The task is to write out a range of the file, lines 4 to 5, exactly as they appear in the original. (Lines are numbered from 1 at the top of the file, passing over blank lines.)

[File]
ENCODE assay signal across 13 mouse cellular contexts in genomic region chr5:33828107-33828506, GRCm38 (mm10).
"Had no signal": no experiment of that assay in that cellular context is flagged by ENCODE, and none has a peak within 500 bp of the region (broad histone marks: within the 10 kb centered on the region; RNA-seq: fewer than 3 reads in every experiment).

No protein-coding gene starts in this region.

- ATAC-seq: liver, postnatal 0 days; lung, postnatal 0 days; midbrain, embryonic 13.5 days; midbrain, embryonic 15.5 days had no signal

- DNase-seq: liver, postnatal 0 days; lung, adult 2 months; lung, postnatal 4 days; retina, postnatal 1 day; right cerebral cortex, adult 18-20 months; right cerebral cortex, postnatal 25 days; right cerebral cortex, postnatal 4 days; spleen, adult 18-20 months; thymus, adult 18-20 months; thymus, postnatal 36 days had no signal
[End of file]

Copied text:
- ATAC-seq: liver, postnatal 0 days; lung, postnatal 0 days; midbrain, embryonic 13.5 days; midbrain, embryonic 15.5 days had no signal

- DNase-seq: liver, postnatal 0 days; lung, adult 2 months; lung, postnatal 4 days; retina, postnatal 1 day; right cerebral cortex, adult 18-20 months; right cerebral cortex, postnatal 25 days; right cerebral cortex, postnatal 4 days; spleen, adult 18-20 months; thymus, adult 18-20 months; thymus, postnatal 36 days had no signal